So, imagine you just finished a game of coed slo-pitch. You and the team’s centre fielder are the last ones at the bar and are into that ill-advised 4th pitcher of Canadian.
“I don’t think it’s out of the question,” he offers bibulously, “given the right pitch, at the right moment, I could take Doc Halladay yard.”
You might call that a little deluded, right?
And yet we allow the mayor and his equally self-aggrandizing councillor brother to promote the idea that they — inheritors of a label printing business from their father that employs, what? 300, 400 people? (You’d think I’d remember since the mayor took every opportunity to tell us on the campaign trail) — are equipped and have the business acumen to bring the corporation of the city of Toronto to heel. An organization with annual budgets over $10 billion and that employs 34,000 full and part-time employees. Sure, why not, boys? And after that, why don’t you mosey on over and sort out GM or Ford? B
“I can assure you every department down here has fat,” Councillor Ford said at the budget committee meeting on Tuesday, touting the 2 months of experience he’s accumulated at City Hall already. “There isn’t one single department that does not have fat down here and they would not survive in the private sector, I guarantee you … In my guesstimate, there’s probably 10 per cent waste and fat …People have been down here too long, they don’t know what’s going on in the real world. The real world is making things run efficiently.”
There’s a lot more where that comes from, and sifting through it would be worth another post but I use this as an example of how cavalierly and nonchalantly the councillor, the mayor, his budget chief and every one of the other right thinkers on the budget committee just toss about numbers as if there are no implications or repercussions to them. Just like that, Councillor Ford ‘guesstimates’ there’s ‘probably’ 10 % waste and fat that can be disposed of and no one would be the wiser.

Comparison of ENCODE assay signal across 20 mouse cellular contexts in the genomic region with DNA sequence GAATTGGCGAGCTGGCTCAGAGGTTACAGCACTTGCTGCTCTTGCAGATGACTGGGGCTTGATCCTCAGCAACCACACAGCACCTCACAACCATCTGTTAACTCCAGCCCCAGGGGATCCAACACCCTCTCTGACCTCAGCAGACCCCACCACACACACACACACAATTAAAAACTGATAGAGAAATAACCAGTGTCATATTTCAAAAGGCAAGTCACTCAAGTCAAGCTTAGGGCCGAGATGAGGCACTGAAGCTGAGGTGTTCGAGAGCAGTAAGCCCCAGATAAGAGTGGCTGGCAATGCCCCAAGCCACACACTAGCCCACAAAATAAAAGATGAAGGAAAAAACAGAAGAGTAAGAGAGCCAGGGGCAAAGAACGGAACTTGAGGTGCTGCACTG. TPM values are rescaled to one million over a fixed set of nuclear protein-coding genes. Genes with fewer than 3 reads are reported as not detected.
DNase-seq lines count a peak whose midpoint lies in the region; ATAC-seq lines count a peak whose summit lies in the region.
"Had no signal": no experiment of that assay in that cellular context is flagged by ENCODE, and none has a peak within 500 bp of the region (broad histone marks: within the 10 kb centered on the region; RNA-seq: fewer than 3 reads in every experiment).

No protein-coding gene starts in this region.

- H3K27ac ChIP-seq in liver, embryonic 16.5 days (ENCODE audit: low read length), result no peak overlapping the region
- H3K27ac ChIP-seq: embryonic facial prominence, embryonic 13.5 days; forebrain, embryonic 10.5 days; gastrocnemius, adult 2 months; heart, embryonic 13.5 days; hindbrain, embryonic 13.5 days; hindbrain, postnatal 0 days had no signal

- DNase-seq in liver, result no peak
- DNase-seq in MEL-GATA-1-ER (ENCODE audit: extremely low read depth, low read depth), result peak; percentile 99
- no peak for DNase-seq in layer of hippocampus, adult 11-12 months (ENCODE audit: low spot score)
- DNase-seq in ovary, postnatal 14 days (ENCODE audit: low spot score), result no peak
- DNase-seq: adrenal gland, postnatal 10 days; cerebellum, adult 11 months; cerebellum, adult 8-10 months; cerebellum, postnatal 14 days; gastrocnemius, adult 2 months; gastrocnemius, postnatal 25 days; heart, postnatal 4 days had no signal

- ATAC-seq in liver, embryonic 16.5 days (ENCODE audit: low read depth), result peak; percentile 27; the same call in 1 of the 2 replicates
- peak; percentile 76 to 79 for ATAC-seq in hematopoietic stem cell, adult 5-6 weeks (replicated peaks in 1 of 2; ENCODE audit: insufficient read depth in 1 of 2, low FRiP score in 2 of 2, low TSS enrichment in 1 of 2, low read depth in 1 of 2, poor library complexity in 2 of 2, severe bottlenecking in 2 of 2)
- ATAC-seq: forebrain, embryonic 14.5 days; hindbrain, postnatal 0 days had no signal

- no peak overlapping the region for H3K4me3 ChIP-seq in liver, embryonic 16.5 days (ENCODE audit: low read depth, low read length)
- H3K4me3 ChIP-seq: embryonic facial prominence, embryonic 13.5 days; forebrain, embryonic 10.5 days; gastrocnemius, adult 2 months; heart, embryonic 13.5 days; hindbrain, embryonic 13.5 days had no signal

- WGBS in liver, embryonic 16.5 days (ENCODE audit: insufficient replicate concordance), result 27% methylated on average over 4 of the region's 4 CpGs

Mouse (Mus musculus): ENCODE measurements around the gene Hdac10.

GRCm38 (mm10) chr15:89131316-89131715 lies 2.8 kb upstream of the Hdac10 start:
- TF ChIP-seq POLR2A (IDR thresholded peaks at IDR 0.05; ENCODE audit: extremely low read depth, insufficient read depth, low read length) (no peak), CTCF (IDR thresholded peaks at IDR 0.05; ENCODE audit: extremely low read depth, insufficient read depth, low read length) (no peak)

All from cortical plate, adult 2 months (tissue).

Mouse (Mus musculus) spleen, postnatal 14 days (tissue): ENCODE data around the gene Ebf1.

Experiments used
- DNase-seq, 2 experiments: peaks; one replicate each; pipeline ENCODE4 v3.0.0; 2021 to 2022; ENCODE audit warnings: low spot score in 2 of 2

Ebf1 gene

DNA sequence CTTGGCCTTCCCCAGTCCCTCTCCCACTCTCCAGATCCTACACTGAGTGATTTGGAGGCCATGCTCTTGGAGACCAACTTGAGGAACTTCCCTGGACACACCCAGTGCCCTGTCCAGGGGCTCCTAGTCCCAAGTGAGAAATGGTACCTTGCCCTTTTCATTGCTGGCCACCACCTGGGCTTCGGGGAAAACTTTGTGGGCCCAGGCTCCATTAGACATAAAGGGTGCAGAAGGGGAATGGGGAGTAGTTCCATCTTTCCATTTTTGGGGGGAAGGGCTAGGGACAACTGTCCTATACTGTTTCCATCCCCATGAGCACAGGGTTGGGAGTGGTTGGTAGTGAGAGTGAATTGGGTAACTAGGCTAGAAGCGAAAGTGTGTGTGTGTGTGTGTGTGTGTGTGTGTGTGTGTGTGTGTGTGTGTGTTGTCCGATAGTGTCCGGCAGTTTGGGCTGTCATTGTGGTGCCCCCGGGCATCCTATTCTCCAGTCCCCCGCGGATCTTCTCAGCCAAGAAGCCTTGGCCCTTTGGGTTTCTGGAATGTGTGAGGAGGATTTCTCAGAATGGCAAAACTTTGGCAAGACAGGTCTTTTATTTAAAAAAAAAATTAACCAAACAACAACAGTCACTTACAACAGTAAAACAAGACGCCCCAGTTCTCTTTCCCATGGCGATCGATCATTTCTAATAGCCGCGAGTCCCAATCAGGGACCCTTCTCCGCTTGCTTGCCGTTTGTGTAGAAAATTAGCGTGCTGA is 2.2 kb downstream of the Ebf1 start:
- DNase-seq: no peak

There’s just one hitch to this whole New Sheriff In Town schtick that the mayor and his posse are playing at. It’s not going to be all that and a bag of chips. As pointed out by Matt Elliott over at Ford For Toronto (and if you haven’t checked the site out yet, bookmark it now or follow along on the Twitter at @FordForToronto He is so much more informed than we are and doesn’t demand that you take up your entire lunch to read his posts) this past Monday, the city’s fairly handcuffed financially.
It goes something like this: Toronto’s biggest source of revenue, nearly 40%, comes from property taxes (which the mayor happily broke a campaign promise and froze this year). About 77% of that money goes to pay for largely inelastic items that can’t easily be sliced and diced because they are provincially mandated programs or are services that, either, “involve arbitrated labour contracts” as Ford For Toronto puts it and/or the mayor wouldn’t touch in a million years like the Police Services, at least not 10% worth.
Which means when the Fordites realize that privatization isn’t going to bring them anywhere near the amount of savings they, with their infinite private sector wisdom planned for, they are going to be faced with either raising taxes (the horror! The Horror!)
It’s not like at Deco Labels and Tags when ‘customers call you up and ask for a 10 per cent reduction or they’ll go somewhere else’ and you have to lay off just 2 or 3 people and make do without year-end bonuses.
And, lest we forget, the Fords aren’t the first businessmen-turned-politicians who have brought their private sector savvy to City Hall. Remember His Honour Mel Lastman? The self-made millionaire appliance salesman possessed much more municipal governance experience than the Fords and he ultimately proved to be way in over his head, discovering (to our detriment not his) that a city of this size and complexity is nothing like running your own business.
It’s unfortunate we insist on re-learning that lesson over and over again.
— submitted by Cityslikr